First, I’ve found that it is nearly always preferable for lists of detailed doctors (or “data dumps”) to be provided to data collection companies on a daily rather than a weekly basis. When there is a weekly lag in the relay of information, it is far less likely that doctors will qualify for the study. However, it is also important to communicate with pharmaceutical companies to understand how their sales reps are logging data. If sales reps are not required to log their activity daily, even if you provide “updated” lists daily, these lists may still be “out of date.”
Second, even when lists are relayed “instantaneously” from pharmaceutical company to client to data collection company, I still like to be aware of “the email volley.” If Pharma Pam sends a fresh list to Client Carol at 9 a.m. Monday, but Carol is in a meeting until noon and emails the list to MedSurvey Mike early in the afternoon, Monday morning’s list may miss the cutoff for processing and be delayed until Tuesday morning. A couple hours here and there can quickly turn into 24 hours (and possibly hundreds of respondents) lost. One possible strategy that I would love to see implemented would be to create a process by which the list generated by the pharmaceutical company uploads automatically to a vendor site that the data collection company can access immediately, allowing data to be transferred in real time.
Third, and perhaps the most effective practice to consider implementing immediately—for both clients and data collection companies—is to share the master target list prior to daily or weekly data dumps of detailed doctors. This strategy can save a great deal of time by allowing vendors to process the targeted sample even before the targeted audiences have been detailed. Once we receive a data dump, we merely have to match the detailed doctor with the name on the target list and we are already prepared to initiate the survey. (I would add one word of caution. There are times when names on the master target list and the data dump lists do not match, indicating that a glitch has occurred somewhere. We find the best practice here is to alert our client immediately but to avoid contacting doctors who are not listed on the original master list.)
I’ve noticed several other places where vigilant monitoring and communication can be critical to the success of message recall studies. One of the most common, from the data collection side, is for there to be considerable overlap between weekly lists of doctors, given that many sales reps will see the same doctors each week. It is important to keep an eye out for this and report back to clients if not enough fresh sample is being provided. Both data collection companies and our clients would also benefit from understanding how lists are being generated by sales reps and being on the lookout for possible problems with quality that might result from, for example, manual entry or inconsistent logging procedures by sales reps.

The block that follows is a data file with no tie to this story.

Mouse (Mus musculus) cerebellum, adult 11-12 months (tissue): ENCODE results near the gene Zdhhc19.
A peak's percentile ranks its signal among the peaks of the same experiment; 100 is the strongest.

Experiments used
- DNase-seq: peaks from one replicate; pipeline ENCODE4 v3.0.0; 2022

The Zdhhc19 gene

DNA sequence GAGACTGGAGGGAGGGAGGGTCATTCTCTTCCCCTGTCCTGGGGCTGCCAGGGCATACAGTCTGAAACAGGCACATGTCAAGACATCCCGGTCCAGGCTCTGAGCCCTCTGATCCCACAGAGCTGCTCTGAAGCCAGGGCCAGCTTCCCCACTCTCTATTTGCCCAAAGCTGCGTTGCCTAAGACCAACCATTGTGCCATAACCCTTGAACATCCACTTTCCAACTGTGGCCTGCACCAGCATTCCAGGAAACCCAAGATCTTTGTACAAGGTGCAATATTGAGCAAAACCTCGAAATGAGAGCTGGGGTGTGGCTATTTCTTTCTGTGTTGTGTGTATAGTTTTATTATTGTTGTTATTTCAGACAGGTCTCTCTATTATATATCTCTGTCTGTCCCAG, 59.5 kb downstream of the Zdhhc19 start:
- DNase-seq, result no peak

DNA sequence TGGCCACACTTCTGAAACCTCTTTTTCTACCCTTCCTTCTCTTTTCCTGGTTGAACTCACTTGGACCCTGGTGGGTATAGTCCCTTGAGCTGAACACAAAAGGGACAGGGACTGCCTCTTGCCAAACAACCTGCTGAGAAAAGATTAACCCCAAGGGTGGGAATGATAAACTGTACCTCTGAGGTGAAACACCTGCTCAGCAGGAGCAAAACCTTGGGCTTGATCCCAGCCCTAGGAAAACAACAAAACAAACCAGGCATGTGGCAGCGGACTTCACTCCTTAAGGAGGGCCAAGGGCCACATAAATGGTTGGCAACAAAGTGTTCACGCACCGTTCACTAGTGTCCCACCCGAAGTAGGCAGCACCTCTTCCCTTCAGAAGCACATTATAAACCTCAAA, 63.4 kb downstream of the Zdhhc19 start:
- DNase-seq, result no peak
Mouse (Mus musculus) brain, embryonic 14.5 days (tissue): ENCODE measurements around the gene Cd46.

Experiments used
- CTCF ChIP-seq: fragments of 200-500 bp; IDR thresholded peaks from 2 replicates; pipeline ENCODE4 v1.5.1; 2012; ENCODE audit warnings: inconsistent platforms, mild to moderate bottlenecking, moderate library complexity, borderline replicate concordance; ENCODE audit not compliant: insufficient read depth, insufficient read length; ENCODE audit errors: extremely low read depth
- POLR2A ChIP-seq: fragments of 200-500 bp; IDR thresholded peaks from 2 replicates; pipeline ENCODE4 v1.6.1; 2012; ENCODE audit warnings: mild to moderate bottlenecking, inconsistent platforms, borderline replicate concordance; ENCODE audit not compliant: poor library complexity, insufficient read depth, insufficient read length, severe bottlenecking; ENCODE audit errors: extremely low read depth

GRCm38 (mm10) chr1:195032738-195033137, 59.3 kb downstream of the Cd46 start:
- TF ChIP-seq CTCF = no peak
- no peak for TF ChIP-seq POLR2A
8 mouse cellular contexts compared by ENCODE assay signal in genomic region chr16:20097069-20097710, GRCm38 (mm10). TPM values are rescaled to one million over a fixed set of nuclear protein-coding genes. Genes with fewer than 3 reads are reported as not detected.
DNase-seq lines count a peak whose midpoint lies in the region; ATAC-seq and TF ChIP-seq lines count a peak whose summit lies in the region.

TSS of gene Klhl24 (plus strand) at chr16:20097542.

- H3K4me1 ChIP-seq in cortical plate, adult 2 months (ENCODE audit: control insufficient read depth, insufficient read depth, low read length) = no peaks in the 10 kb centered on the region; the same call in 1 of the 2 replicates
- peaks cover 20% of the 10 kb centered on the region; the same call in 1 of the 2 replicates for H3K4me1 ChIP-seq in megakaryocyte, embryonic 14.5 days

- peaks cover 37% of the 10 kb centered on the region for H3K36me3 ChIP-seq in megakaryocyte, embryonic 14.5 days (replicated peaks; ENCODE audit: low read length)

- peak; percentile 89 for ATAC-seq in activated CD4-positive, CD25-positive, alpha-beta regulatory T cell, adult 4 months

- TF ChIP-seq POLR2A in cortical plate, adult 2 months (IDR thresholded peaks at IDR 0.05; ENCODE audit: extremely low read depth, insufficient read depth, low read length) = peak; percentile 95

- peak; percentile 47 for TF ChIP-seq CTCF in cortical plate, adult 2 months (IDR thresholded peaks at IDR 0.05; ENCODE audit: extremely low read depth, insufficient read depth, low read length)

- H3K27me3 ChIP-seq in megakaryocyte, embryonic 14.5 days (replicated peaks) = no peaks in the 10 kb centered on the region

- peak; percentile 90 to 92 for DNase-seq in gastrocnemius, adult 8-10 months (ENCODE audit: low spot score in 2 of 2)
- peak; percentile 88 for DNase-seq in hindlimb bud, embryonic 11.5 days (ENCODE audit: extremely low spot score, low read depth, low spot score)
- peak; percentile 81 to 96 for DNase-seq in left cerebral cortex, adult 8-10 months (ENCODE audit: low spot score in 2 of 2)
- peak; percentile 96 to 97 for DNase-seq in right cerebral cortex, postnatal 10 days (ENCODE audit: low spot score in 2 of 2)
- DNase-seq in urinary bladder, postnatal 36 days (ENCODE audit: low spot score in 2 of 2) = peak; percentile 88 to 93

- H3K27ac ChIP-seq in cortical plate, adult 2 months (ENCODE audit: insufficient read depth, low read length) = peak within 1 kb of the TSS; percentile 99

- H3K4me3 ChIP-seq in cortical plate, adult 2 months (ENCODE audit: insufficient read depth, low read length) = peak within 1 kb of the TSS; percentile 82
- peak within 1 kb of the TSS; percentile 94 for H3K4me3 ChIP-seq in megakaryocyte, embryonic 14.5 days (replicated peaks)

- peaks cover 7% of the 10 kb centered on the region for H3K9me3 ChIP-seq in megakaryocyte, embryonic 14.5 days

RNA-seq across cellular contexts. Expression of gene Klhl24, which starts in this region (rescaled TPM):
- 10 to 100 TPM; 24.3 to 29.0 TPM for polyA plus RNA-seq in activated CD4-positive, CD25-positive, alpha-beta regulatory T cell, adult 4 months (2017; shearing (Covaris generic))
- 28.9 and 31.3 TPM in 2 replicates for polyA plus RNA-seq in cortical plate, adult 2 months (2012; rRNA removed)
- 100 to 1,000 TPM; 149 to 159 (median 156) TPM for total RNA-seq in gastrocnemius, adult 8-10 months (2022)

Because there are so many moving parts in the process of testing marketing messages, there is always the potential for a problem or change in one area to affect another area, without anyone being the wiser until it is too late. I will always remember a message recall study that we ran for years with no problems hitting quota, until suddenly we could no longer deliver enough completes. It wasn’t until much later that we learned the reason: the pharmaceutical company had reduced the size of their sales rep force by close to a third and had forgotten to mention it. I strongly believe that throughout market research, maintaining high levels of transparency and clear communication is critically important. In the case of message recall studies in particular, when time constraints are tight and there is so little room for error, actively maintaining open channels of communication—and streamlining processes for communication among all parts of the system—is essential for high quality results.